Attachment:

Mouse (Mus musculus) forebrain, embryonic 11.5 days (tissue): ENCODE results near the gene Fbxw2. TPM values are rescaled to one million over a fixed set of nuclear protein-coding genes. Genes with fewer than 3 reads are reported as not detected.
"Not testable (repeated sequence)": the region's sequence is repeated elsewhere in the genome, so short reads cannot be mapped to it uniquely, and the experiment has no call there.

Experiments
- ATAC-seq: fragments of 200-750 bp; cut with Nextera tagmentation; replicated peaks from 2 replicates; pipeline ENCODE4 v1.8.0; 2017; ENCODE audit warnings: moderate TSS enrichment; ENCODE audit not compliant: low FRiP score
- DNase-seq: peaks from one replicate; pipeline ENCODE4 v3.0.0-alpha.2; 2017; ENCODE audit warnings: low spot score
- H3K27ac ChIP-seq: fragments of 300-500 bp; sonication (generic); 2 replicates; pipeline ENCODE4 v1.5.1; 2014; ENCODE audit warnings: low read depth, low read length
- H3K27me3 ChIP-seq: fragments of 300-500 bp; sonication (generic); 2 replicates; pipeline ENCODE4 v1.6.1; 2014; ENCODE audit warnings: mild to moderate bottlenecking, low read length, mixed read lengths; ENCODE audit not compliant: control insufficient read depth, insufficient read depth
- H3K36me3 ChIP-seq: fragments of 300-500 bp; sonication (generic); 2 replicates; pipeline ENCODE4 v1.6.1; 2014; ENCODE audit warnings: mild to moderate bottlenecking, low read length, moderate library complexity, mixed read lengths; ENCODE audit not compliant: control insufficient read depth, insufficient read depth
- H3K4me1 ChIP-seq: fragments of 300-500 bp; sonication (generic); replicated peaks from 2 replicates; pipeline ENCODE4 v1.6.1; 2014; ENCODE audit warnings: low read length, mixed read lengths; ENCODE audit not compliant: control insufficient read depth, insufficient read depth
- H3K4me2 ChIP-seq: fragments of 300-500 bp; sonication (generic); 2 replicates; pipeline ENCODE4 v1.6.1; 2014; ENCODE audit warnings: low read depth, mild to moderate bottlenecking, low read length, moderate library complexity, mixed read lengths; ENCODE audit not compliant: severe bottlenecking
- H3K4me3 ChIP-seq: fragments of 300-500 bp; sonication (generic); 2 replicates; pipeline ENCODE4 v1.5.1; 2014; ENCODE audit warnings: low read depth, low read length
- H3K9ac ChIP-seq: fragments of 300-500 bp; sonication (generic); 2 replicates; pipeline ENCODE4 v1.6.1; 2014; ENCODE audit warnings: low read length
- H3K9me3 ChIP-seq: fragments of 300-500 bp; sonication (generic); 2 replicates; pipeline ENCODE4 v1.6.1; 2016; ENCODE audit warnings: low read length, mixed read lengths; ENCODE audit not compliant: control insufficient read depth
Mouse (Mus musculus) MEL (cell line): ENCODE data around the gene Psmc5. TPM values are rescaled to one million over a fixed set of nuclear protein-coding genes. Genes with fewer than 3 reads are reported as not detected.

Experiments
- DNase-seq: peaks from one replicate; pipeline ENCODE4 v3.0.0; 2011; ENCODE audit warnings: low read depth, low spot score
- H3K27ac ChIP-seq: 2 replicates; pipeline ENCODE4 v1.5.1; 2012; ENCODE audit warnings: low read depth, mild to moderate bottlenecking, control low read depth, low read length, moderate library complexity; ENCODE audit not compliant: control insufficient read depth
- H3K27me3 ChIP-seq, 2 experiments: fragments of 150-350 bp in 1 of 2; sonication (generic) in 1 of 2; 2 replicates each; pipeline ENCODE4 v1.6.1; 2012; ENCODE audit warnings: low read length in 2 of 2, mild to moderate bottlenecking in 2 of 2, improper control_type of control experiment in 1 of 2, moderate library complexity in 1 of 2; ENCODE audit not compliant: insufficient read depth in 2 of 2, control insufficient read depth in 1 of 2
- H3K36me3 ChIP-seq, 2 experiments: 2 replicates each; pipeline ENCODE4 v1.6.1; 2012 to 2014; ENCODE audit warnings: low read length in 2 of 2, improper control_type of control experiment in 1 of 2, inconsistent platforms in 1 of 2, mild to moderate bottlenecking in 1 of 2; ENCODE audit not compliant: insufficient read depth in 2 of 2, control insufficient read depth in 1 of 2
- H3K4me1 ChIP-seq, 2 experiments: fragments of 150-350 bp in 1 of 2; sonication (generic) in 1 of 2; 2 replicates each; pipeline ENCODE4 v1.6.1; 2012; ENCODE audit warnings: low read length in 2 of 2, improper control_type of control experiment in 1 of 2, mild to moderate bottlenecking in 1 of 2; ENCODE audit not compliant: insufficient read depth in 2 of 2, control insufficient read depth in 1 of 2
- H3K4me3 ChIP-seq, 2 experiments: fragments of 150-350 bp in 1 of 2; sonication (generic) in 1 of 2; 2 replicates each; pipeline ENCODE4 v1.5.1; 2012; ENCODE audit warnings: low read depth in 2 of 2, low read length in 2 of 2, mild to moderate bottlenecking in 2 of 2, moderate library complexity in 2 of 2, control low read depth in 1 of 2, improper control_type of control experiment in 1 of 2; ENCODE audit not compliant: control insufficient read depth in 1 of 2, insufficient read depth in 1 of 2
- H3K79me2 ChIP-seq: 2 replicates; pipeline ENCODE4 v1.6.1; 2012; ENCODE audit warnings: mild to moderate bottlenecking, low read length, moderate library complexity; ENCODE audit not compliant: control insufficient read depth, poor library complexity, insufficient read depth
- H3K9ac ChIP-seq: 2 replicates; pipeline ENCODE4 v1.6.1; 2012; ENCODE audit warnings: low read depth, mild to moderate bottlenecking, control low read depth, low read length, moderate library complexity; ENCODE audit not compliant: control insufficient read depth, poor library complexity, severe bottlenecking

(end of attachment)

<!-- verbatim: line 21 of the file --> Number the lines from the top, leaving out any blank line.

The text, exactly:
- H3K4me3 ChIP-seq, 2 experiments: fragments of 150-350 bp in 1 of 2; sonication (generic) in 1 of 2; 2 replicates each; pipeline ENCODE4 v1.5.1; 2012; ENCODE audit warnings: low read depth in 2 of 2, low read length in 2 of 2, mild to moderate bottlenecking in 2 of 2, moderate library complexity in 2 of 2, control low read depth in 1 of 2, improper control_type of control experiment in 1 of 2; ENCODE audit not compliant: control insufficient read depth in 1 of 2, insufficient read depth in 1 of 2